In spring 2020, we all were thrust into the world of social distancing, personal protective equipment, and reaching out to our patients through every potential mechanism at our disposal. Telemedicine quickly became a safe alternative for patients to access health care, although providers struggled with implementation and continue to navigate its scope and sustainability moving forward.1  Families of children with medical complexity (CMC) faced even greater hardships during this coronavirus disease 2019 pandemic, balancing the need for close medical follow-up for their child with the risk of virus exposure on entering a medical setting.

In this month’s Pediatrics, Mosquera et al2  provide us with pre–coronavirus disease 2019 data to reassure us that adding telemedicine access to an existing complex care medical home can be effective in improving both clinical and financial outcomes. This population of children all had ≥2 hospitalizations or ≥1 PICU admission in the previous year and a likely risk of future hospitalization at the time they were enrolled into the complex care clinic. Families were randomly selected to receive comprehensive care (experienced primary care physicians, 24/7 access by phone, same-day illness care on weekdays in clinic, hospital consult when inpatient) or comprehensive care plus audio-video telemedicine access. CMC with telemedicine access had 4 fewer days of care outside of the home per child-year, lower rates of serious illness, reduced hospital admissions, and reduced PICU admissions. The authors went further and documented a reduction in mean total health system costs of $7563 per child-year compared with a cost of only $308 per child-year to set up and conduct telemedicine visits.

In normal circumstances, we would all reflect on the value of telemedicine for this high-risk population and cautiously determine how and when we would like to implement it into our practice. This year, many practices may have used telemedicine but have not had the time or foresight to study its impact. We appreciate innovators and early adopters like Mosquera et al2  providing us with the evidence to support our family-centered stories of telemedicine in action. During this study, primary care physicians and families were slow to warm up to telemedicine, with an average of 10 telemedicine visits per month initially, growing to 55 visits per month at study end in March 2020. Given the explosion of telemedicine use in the past year, I am confident that the rate of acceptance, as well as monthly telemedicine use for CMC, would now be considerably higher, likely leading to even greater impact. As shown in this study and previous pediatric telemedicine studies,3  increases in use can still be cost-effective if individualized medical decisions are being made by primary care providers and replace the need for more expensive emergency department visits and/or days of care in a medical setting.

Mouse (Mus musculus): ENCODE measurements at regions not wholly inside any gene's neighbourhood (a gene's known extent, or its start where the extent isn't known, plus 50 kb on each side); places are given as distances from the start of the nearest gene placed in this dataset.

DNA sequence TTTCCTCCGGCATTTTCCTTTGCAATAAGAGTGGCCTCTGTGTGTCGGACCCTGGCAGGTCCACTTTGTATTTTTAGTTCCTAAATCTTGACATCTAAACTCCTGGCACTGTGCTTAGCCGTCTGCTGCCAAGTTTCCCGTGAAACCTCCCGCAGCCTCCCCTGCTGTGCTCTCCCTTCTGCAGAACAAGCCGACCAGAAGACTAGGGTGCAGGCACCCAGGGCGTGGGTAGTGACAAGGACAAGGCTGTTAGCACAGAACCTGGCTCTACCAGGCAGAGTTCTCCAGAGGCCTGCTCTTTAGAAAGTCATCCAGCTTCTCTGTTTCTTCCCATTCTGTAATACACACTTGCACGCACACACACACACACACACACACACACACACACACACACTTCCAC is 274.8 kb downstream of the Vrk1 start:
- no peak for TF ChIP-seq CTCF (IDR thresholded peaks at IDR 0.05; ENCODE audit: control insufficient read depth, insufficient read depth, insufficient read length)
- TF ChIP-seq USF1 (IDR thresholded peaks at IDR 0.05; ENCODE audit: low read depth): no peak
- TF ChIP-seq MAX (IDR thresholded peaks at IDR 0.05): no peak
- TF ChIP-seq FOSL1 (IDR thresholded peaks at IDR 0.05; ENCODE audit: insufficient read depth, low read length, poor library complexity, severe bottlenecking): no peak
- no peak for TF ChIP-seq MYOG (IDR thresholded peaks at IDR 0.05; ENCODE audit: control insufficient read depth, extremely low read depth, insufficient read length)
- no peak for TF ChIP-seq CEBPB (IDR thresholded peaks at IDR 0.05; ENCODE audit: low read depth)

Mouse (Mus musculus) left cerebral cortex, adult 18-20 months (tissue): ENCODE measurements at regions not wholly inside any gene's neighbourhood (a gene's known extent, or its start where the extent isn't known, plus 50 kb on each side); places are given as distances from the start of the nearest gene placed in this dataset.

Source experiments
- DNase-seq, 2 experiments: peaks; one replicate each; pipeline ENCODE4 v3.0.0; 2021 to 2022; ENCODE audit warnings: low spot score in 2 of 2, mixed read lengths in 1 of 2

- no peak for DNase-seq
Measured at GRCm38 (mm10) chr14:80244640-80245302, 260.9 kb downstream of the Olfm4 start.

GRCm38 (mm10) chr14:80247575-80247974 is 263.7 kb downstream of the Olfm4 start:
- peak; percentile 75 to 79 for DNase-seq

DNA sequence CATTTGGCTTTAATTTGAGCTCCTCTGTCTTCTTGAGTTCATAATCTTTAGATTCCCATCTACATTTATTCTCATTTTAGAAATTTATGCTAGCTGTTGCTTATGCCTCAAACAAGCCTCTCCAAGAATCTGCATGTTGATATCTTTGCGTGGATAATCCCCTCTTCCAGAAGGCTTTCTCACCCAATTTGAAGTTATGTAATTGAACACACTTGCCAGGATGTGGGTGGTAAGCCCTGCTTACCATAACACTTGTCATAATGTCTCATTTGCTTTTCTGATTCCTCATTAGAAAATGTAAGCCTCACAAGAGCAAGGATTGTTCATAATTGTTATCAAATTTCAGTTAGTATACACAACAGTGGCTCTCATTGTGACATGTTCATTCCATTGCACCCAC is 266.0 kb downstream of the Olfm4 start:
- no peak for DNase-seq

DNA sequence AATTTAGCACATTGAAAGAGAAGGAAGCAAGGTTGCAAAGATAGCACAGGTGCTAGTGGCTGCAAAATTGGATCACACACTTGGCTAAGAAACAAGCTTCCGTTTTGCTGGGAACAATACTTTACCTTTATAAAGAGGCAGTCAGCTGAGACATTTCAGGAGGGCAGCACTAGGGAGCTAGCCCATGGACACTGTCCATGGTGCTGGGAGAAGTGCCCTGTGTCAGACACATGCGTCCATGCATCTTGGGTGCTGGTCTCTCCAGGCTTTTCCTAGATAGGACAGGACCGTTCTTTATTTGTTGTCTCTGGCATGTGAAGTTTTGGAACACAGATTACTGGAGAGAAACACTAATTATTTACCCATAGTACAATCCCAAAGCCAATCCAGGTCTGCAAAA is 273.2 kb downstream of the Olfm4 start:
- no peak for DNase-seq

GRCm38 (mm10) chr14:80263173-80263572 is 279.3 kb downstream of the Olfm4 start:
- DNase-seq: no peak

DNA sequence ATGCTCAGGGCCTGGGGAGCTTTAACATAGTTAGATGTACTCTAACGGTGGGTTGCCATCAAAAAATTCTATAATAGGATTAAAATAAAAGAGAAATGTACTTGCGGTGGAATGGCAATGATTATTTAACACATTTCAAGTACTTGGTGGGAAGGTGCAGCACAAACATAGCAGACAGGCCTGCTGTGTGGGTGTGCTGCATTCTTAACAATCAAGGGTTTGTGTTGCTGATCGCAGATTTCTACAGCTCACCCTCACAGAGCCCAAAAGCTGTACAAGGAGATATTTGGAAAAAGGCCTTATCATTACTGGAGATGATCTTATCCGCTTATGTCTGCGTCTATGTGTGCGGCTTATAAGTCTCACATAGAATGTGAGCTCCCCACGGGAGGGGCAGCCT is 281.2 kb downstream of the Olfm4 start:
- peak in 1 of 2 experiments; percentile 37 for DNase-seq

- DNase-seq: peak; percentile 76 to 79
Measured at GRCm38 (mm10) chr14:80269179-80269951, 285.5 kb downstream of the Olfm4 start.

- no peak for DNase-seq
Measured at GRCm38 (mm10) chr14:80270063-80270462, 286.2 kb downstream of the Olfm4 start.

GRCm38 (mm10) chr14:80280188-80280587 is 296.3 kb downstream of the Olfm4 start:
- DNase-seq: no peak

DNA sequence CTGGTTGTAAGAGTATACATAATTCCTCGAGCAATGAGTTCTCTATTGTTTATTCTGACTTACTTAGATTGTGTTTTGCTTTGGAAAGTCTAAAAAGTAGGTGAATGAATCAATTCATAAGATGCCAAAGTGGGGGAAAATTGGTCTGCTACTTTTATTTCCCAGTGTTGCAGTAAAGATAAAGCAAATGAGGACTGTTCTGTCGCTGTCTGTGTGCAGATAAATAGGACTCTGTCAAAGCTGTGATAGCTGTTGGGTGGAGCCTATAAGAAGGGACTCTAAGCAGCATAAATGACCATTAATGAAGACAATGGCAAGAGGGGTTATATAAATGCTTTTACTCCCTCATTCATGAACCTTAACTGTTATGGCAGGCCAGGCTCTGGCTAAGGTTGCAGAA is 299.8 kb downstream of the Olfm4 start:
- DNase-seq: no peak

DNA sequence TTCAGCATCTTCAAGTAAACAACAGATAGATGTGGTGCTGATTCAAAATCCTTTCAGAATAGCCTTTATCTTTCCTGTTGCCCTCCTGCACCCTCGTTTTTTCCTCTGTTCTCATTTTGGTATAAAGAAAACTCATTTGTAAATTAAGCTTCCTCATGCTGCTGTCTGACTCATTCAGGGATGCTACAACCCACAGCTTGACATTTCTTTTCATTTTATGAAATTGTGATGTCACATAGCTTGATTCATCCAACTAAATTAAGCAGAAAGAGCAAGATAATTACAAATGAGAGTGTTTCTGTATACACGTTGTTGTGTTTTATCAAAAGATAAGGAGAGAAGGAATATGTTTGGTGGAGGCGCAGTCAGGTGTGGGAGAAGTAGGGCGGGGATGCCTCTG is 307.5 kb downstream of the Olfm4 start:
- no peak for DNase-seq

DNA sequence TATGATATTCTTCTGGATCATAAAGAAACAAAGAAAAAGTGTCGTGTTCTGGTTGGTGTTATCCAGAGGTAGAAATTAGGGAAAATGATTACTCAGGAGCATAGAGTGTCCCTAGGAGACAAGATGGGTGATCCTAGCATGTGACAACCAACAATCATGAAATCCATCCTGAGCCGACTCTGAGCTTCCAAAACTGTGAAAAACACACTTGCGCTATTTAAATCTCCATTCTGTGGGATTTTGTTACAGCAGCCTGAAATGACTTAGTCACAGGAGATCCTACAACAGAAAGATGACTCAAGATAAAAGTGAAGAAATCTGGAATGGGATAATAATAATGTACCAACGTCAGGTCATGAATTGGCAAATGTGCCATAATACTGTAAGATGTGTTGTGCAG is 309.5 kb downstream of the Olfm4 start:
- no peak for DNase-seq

Yet telemedicine in primary care continues to face challenges. Patients face 3 overlapping barriers to accessing telehealth: the absence of technology, digital literacy, and reliable Internet coverage. Together, these barriers comprise the digital divide, which disproportionately affects people of color, people living in rural areas, and those with low socioeconomic status.4,5  In this study based in Houston, Texas, only 2 of 209 families randomly assigned to the telemedicine group did not have the necessary technology (smart device + Internet access).2  As we identify and debate solutions to the digital divide for vulnerable populations, we must partner with community agencies, schools, Internet service companies, and government leaders to overcome barriers to both technology access and digital literacy.

A prevailing theme in this study (and others)68  is that experienced primary care providers who have an existing relationship with CMC and their caregivers do make a difference in the health of their most vulnerable patients. Adding telemedicine to their pediatric medical home can enhance that value even more.

FUNDING: No external funding.

COMPANION PAPER: A companion to this article can be found online at www.pediatrics.org/cgi/doi/10.1542/peds.2021-050400.

Opinions expressed in these commentaries are those of the author and not necessarily those of the American Academy of Pediatrics or its Committees.

     
  • CMC

    children with medical complexity

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Competing Interests

POTENTIAL CONFLICT OF INTEREST: The author has indicated he has no potential conflicts of interest to disclose.

FINANCIAL DISCLOSURE: The author has indicated he has no financial relationships relevant to this article to disclose.